15 Nov Using Transference in Therapy
Technically speaking, transference is “an exceedingly complicated concept… best defined, for practical purposes… [as] the tendency to repeat, in a current setting, attitudes, feelings, impulses, and desires, experienced or generated in early life in relation to important figures in the individual’s development.”*
More to the point as it relates you and therapy, perhaps you started thinking about or wondering things about your therapist outside the therapy hour. Perhaps you started to have friendly or even romantic feelings toward your therapist, or you convinced yourself NOT to have any feelings toward your therapist because they would get in the way of your therapy. Perhaps one of your therapist’s habits annoys you to no end or you hold information back from your therapist because of what he or she might think. Perhaps you give your therapist a “free pass” for things that generally annoy you about other people. All these examples and countless others are transference; it is a natural and very important part of the process. In other words, don’t worry about it. It’s supposed to happen.
Often patients worry that if they reveal thoughts and feelings they have about their therapist, positive or negative, the therapist will send them away. Unless you are working with someone at a “coaching” level who does not understand transference and how to work with it, this should never happen. A therapist who has been trained to work with patients at a level of a mental health professional should always be able to work through transference with you in such a way that you come out the other side with benefit to you and a continued positive therapeutic relationship. Therapy is about you. Part of what you pay your therapist for is to make sure that your needs are being met and not their own when it comes to transference issues. Any therapist who takes something you tell them and turns it back onto you in a way that is embarrassing, hurtful, humiliating, rejecting or degrading in any way and does not discuss it with you if you tell them that is what happened is not doing what you have paid them for.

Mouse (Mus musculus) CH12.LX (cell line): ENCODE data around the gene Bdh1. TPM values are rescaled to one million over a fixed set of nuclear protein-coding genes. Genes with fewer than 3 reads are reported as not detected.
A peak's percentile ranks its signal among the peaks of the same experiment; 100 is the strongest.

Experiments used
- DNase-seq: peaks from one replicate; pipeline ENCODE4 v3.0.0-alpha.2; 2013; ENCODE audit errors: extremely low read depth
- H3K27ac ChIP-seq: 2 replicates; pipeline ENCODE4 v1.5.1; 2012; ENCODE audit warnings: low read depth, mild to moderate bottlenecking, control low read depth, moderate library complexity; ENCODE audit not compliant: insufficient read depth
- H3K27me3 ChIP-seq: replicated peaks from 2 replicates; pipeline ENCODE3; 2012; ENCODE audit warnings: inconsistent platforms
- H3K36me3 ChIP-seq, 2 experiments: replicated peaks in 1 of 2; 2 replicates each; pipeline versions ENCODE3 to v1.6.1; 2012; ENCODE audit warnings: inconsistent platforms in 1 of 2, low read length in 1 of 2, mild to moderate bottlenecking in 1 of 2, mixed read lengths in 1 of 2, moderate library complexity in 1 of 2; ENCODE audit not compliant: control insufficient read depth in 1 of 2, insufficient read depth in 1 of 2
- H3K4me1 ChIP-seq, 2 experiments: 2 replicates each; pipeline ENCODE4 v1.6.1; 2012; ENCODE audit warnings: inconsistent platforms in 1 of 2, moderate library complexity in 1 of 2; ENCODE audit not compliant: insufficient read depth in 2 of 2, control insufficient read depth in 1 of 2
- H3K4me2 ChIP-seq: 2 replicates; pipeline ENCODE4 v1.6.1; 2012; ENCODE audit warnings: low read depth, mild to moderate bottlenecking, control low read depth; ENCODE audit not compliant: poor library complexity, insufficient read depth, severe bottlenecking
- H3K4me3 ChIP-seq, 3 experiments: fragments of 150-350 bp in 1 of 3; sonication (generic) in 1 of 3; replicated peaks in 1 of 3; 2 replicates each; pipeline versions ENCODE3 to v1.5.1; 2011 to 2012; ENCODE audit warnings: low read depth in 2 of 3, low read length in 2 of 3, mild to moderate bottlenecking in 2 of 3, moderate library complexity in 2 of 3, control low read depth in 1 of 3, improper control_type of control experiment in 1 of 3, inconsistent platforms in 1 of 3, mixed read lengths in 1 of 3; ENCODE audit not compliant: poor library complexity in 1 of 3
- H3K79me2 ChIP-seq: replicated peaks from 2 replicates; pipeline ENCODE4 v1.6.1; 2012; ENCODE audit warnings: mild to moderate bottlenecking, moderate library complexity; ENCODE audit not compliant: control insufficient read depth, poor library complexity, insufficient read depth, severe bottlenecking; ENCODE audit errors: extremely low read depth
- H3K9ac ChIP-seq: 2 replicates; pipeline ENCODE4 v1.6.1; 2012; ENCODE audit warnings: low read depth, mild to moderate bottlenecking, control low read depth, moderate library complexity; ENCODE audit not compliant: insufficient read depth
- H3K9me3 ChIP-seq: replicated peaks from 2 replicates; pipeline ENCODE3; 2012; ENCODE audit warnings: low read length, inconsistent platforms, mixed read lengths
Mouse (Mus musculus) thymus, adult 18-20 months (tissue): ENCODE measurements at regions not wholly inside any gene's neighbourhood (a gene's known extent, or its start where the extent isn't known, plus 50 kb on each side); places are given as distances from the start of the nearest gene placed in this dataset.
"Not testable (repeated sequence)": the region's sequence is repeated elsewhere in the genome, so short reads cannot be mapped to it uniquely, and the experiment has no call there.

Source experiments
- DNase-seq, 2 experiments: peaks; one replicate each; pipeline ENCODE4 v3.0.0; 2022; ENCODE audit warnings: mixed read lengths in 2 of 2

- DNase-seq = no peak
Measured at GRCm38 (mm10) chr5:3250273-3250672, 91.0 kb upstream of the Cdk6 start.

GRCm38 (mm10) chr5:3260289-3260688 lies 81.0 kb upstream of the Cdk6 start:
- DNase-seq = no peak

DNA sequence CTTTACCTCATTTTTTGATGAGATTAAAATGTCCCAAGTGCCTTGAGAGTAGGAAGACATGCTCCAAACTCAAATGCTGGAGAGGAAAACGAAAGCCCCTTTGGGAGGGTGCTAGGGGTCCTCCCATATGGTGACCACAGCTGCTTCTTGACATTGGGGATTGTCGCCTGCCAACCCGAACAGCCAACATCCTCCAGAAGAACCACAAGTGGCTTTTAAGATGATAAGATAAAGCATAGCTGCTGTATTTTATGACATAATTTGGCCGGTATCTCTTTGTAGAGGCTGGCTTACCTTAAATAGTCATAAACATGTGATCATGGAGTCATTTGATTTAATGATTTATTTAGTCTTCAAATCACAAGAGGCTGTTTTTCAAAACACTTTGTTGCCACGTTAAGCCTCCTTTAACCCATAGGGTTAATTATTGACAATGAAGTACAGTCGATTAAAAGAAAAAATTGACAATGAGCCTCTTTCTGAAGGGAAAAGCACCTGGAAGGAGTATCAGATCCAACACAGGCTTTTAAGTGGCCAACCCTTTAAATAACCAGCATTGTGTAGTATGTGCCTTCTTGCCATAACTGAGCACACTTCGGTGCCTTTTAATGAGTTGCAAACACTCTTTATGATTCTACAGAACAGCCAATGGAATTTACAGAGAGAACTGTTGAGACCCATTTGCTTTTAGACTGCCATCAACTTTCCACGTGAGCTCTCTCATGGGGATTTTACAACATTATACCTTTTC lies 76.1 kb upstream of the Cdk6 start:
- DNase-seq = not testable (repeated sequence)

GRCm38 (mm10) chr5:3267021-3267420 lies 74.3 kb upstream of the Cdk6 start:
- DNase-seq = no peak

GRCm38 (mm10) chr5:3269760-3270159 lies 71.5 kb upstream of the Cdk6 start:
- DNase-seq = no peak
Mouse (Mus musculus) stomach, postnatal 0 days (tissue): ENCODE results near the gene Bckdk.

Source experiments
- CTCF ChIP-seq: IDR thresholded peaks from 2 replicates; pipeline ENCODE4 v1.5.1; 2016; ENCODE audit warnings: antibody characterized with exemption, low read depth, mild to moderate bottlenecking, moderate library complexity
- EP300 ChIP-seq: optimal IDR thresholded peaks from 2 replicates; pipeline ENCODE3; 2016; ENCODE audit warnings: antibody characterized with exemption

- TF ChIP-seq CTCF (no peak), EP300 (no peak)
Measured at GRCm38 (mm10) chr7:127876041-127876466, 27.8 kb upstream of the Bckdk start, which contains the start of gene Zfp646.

Understand that your feelings may seem like the “real” thing. They are real because any feelings we have are real, but in the therapy situation, rather than acting on those feelings we use them to understand you by talking about them and by talking about the feelings that come up for you due to the fact that action cannot be taken. As mental health professionals, we are bound by law, ethics and morals, to use the transference for your benefit, not our own. You pay us to help you by use of the transference, which means we talk about things, we don’t act on them. With practice, you become a master of understanding the feelings that motivate your actions, and you then truly have the ability to think before you act in even the most emotionally charged situations. Working through transference is some of the most important work you will do with your therapist. It may be difficult, but in the long run it is the most beneficial work you can do to learn how to “control” yourself.
Now that you know a little something about the concept of transference, remember that when you avoid verbalizing the things you think and feel in relation to your therapist, you are probably undermining your therapy and wasting your money.